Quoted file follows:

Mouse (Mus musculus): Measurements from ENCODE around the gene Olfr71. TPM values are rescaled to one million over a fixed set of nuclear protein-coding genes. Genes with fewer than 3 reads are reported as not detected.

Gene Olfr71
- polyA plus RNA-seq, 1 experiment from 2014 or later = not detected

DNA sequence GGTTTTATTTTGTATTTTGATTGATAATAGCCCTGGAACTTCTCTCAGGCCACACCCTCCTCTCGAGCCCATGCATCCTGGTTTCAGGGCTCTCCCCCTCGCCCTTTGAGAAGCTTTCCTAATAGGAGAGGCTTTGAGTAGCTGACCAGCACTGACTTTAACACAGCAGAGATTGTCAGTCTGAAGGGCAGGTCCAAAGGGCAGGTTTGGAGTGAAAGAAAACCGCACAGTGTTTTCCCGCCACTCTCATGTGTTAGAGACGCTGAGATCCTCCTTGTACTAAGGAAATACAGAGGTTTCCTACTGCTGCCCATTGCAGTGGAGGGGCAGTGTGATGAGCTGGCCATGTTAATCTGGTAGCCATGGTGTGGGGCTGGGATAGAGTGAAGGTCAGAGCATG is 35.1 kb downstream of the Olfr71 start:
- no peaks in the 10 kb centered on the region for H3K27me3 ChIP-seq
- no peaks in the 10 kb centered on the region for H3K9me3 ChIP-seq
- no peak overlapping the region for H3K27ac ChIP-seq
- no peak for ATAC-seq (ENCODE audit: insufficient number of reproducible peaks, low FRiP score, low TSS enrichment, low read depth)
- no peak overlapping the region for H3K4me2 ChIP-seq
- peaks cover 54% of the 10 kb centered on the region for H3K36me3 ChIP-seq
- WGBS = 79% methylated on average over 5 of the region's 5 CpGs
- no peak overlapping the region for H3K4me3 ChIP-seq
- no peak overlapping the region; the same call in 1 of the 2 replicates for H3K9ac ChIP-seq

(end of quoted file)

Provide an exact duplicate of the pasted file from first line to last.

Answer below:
Mouse (Mus musculus): Measurements from ENCODE around the gene Olfr71. TPM values are rescaled to one million over a fixed set of nuclear protein-coding genes. Genes with fewer than 3 reads are reported as not detected.

Gene Olfr71
- polyA plus RNA-seq, 1 experiment from 2014 or later = not detected

DNA sequence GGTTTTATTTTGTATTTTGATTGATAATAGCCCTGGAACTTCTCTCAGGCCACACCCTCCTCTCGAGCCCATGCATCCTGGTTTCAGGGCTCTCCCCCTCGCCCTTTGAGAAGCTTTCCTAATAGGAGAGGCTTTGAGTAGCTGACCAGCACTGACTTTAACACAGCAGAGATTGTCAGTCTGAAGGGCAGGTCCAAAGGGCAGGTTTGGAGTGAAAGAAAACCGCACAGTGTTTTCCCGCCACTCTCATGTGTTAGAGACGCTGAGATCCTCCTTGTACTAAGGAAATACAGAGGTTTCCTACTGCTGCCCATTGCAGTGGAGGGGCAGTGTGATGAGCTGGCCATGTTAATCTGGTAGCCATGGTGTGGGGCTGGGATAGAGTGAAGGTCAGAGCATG is 35.1 kb downstream of the Olfr71 start:
- no peaks in the 10 kb centered on the region for H3K27me3 ChIP-seq
- no peaks in the 10 kb centered on the region for H3K9me3 ChIP-seq
- no peak overlapping the region for H3K27ac ChIP-seq
- no peak for ATAC-seq (ENCODE audit: insufficient number of reproducible peaks, low FRiP score, low TSS enrichment, low read depth)
- no peak overlapping the region for H3K4me2 ChIP-seq
- peaks cover 54% of the 10 kb centered on the region for H3K36me3 ChIP-seq
- WGBS = 79% methylated on average over 5 of the region's 5 CpGs
- no peak overlapping the region for H3K4me3 ChIP-seq
- no peak overlapping the region; the same call in 1 of the 2 replicates for H3K9ac ChIP-seq